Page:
Inductee Number Three is IRVIN G. RENTZ, formerly of South Marengo, and now residing in Mobile. Irvin played baseball at Linden High for three years as the starting catcher, and played end on the football team for two years, both of those years resulting in a 7-2 record with only 14 players on the team, and no fulltime coach.
Upon graduation from high school in l946, he enlisted in the Army, and was assigned to the prestigious Military Academy at West Point where he played baseball and football on the post teams. Upon his discharge, he was offered a baseball and football scholarship to North Carolina State University, but tried out with the Cleveland Indians the week he got home from the Army, and ended up playing two years as catcher for the Indians Farm Team in Cordele, Georgia. He and his wife moved to Mobile, where he was very active in sports, being the official scorekeeper for basketball and softball teams, playing catcher in the City Baseball League for 12 years, and became heavily involved in youth baseball.
Irvin was appointed as the president of the American Little League for Mobile County, and was District Commissioner for Little League in Mobile and Baldwin Counties for 20 years, and was active in youth baseball for more than 40 years, officiated high school football for over 47 years, and for much of that time served as the president of the Mobile Football Officials Association.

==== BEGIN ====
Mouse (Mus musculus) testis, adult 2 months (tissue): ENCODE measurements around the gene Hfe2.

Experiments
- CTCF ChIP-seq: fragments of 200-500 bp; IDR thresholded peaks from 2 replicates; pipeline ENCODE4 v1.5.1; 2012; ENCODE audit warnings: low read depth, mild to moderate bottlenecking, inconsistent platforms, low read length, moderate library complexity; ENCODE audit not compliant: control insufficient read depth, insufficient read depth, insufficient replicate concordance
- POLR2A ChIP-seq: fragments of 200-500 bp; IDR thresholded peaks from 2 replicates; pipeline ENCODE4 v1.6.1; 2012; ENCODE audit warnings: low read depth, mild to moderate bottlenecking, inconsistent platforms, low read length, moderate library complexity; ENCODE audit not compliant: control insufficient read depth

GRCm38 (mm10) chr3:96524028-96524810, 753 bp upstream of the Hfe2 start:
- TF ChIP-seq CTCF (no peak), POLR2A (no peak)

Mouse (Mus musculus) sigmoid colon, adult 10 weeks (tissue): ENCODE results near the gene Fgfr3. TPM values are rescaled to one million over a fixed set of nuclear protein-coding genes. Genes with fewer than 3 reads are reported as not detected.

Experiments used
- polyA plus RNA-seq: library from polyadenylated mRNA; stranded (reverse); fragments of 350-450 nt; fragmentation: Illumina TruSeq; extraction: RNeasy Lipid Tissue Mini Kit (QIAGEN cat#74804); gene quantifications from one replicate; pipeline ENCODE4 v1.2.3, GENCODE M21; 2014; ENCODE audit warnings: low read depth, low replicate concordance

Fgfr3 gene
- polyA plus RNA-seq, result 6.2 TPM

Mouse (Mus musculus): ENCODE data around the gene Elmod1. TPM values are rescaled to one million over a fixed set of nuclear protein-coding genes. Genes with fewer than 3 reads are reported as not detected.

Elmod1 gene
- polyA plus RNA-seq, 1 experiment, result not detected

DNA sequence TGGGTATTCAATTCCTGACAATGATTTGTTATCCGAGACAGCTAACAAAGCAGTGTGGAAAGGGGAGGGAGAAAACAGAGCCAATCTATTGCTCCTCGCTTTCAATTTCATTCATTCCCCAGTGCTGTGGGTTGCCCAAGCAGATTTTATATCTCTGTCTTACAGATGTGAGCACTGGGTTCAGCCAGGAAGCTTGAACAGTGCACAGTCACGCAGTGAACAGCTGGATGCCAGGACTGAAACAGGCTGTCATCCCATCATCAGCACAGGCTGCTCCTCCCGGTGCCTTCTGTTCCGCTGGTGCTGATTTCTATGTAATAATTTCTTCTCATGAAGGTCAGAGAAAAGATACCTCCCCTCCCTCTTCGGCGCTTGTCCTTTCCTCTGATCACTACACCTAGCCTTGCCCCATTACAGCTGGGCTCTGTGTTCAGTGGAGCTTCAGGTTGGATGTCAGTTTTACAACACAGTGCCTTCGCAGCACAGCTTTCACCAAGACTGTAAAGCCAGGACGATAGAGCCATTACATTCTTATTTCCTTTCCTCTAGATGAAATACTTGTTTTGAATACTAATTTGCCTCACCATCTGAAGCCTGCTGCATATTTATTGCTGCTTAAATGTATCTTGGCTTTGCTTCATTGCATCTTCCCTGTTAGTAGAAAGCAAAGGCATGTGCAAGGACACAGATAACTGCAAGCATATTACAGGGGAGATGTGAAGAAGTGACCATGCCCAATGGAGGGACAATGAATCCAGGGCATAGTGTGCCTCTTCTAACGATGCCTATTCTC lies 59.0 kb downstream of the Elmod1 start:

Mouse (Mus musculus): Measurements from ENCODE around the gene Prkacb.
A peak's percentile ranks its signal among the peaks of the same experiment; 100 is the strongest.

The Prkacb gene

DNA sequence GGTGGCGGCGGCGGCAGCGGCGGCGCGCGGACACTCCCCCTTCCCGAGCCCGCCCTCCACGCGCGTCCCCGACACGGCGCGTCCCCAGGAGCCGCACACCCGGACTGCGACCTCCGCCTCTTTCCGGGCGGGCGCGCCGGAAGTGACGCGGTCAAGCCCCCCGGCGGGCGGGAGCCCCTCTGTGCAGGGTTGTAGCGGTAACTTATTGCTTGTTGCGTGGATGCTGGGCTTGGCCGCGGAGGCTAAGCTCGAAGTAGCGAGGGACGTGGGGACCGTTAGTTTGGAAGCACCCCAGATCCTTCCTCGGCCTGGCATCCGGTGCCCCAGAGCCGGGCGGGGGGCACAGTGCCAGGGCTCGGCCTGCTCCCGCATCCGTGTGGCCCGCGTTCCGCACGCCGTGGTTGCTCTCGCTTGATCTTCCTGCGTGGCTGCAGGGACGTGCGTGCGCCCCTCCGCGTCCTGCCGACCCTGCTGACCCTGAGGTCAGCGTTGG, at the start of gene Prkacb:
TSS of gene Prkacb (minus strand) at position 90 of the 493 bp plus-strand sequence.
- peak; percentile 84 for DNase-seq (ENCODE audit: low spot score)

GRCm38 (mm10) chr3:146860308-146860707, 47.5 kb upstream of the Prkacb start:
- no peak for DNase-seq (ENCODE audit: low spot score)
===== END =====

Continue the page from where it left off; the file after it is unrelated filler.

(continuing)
Irvin makes his home in Mobile, where he and his wife raised five children, Debbie, Jennie, Irvin Jr., Leslie and Cindy, and where he has had grandchildren excel in sports.
The fourth sports honoree for the 2019 class, GEORGE SPENCE, started his athletic career in Salisbury, Maryland, being an All-State member of his high school basketball team, having the opportunity to play against the American League All-Stars when they barn-stormed into his hometown, was invited to tryout for the New York Yankees and did play for the Triple A Orioles until World War II interrupted. After his discharge from the Army Air Corps in February of l946, he, his wife and his baby daughter moved to Sweet Water, and he taught history and coached with an emergency certificate at Dixons Mills High School, coaching football, basketball and baseball.
He and his family then moved to Demopolis where he became involved in the Blackbelt Baseball League as a player and a coach, coached various age levels from Babe Ruth Youth to adults, and worked many years as the tiredless president of the Demopolis Dixie Youth League, which still has a George Spence Day each year in his honor.
George was known for helping to start the East-West baseball game for All-Stars, and worked on the state level in this arena.
George was known statewide for his work with youth and with the Demopolis Lions Club. He was known for his abilities and his fame on the baseball diamond, but this man is most remembered by those who knew him as someone who wanted to give, and especially give to young people. He is remembered for doing things for people that never received publicity, nor did he want it posted on the bulletin board.
George leaves three grandchildren, Jennifer Spence Overstreet, Jeffrey Lee Spence, and John Benjamin Spence.
(This article originally appeared in the Wednesday, January 9 issue of the Demopolis Times.)